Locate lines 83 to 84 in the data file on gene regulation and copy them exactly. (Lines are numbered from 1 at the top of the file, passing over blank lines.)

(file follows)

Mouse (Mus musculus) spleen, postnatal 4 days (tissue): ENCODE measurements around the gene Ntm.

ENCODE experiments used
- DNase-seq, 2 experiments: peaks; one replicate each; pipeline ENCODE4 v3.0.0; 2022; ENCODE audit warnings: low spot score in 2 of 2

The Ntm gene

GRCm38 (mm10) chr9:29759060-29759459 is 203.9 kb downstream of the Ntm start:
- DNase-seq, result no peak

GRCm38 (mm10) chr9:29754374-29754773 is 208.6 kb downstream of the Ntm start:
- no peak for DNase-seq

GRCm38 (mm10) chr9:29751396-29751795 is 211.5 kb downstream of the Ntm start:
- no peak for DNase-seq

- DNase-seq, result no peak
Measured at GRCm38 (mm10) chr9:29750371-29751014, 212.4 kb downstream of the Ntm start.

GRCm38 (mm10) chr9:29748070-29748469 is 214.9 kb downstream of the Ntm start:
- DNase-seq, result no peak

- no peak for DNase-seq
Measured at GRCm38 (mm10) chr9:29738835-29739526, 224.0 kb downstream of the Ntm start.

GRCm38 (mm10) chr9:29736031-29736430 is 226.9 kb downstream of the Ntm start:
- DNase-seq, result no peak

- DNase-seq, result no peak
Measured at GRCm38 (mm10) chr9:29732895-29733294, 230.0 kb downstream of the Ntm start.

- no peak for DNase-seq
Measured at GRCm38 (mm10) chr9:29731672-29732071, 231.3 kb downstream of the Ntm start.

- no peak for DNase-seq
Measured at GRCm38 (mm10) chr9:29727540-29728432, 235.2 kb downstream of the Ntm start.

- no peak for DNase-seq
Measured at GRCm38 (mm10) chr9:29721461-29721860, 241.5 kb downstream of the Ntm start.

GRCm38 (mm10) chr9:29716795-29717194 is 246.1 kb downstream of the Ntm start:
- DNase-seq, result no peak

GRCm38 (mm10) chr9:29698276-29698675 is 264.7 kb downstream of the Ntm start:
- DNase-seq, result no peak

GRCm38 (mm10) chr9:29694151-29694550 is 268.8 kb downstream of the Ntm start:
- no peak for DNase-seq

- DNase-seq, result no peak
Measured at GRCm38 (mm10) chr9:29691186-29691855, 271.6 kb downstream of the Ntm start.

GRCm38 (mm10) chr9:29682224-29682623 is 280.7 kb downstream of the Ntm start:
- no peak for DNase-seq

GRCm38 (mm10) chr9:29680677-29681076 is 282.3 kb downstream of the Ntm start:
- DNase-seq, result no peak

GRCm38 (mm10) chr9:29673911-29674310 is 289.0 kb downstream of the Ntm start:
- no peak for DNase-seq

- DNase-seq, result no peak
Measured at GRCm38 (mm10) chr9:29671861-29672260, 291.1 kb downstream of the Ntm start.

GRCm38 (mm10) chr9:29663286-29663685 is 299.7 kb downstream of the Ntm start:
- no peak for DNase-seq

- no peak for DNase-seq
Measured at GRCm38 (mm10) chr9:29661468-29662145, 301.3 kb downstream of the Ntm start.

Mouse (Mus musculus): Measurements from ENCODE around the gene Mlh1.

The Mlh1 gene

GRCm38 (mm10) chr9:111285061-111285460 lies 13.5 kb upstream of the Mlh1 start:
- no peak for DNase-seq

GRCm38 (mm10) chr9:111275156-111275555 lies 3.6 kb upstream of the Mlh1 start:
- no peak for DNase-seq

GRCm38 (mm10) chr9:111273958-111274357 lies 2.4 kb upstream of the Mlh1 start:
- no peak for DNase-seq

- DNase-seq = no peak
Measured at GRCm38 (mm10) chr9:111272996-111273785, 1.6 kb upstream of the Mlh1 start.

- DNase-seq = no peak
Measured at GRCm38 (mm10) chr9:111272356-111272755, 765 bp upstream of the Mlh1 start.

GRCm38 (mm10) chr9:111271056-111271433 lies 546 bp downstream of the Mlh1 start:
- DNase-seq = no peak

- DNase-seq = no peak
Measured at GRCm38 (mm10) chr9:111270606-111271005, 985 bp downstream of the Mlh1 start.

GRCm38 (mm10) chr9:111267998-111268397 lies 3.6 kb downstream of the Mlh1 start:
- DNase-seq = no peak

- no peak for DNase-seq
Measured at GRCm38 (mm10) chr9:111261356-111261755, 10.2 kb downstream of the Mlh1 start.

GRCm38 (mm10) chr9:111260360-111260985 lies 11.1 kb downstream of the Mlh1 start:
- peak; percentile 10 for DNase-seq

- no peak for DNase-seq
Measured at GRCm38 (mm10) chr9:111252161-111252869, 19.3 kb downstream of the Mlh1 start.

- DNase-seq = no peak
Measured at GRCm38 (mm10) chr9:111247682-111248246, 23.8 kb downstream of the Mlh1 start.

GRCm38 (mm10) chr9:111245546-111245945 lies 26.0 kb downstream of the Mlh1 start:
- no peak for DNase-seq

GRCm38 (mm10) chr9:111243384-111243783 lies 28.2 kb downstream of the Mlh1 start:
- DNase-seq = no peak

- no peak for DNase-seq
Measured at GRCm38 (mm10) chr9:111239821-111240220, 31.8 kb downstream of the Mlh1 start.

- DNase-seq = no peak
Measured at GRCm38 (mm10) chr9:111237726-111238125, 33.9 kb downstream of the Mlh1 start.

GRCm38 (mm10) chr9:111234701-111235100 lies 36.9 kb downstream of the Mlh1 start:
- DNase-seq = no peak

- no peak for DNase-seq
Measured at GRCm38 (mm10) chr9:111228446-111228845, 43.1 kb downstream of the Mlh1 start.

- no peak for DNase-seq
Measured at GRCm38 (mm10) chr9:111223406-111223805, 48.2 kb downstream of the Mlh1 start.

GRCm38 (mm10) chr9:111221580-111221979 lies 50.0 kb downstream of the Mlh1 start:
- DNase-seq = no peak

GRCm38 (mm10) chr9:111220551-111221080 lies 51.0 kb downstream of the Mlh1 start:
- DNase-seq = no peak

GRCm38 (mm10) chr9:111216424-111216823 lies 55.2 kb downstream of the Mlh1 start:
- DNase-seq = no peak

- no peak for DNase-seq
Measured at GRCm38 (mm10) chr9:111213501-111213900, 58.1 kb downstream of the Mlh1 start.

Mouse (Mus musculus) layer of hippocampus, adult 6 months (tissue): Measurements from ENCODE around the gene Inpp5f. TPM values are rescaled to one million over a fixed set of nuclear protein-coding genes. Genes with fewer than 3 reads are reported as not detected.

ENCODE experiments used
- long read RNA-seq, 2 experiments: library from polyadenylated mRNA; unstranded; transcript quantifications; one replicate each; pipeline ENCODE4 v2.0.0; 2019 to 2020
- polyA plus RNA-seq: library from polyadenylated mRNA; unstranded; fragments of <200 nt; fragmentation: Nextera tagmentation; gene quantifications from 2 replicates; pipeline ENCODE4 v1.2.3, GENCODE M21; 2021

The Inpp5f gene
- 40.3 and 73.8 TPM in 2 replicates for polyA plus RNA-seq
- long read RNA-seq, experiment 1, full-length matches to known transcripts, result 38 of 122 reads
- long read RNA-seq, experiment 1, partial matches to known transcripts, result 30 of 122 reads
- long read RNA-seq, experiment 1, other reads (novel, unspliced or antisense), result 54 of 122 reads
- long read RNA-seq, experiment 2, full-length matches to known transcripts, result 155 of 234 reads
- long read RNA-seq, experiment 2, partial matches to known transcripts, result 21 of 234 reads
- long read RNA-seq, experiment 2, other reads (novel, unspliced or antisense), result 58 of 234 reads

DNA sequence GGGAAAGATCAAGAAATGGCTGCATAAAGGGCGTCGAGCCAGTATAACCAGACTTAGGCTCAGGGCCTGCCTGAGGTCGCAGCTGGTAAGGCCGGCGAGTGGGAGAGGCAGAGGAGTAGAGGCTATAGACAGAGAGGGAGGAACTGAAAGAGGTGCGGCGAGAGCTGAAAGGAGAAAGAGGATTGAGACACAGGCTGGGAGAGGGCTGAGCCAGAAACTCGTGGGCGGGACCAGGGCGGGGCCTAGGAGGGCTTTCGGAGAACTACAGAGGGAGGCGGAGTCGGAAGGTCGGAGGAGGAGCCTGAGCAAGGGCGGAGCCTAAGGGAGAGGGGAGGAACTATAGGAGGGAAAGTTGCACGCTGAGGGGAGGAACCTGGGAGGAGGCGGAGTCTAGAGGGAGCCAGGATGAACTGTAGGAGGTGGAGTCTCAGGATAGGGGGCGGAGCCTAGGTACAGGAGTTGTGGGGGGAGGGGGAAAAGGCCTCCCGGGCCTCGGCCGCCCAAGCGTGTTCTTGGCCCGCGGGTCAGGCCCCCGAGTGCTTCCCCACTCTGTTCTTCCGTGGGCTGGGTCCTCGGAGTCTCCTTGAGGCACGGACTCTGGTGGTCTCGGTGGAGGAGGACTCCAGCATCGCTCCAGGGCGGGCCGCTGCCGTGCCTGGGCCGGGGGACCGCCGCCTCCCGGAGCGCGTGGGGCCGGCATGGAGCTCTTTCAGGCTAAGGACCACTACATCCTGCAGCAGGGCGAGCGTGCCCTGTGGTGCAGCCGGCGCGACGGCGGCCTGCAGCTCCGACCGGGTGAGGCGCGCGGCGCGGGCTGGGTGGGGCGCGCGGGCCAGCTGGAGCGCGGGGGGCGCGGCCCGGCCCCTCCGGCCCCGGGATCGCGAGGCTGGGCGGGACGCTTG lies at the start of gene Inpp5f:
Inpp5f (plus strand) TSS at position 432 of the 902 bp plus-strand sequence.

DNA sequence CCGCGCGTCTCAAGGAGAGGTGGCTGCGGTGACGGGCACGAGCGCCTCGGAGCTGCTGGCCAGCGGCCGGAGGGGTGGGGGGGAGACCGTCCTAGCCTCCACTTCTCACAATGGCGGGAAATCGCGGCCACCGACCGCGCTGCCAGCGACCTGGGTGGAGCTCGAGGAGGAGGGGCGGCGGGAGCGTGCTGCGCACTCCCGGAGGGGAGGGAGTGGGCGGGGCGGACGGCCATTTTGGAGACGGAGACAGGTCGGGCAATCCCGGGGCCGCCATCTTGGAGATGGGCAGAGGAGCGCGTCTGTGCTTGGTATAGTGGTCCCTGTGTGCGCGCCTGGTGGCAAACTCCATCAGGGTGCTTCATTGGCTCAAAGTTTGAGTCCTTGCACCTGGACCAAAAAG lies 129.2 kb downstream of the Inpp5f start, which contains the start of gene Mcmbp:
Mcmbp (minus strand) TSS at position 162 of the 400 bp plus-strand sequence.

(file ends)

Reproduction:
- no peak for DNase-seq
Measured at GRCm38 (mm10) chr9:111228446-111228845, 43.1 kb downstream of the Mlh1 start.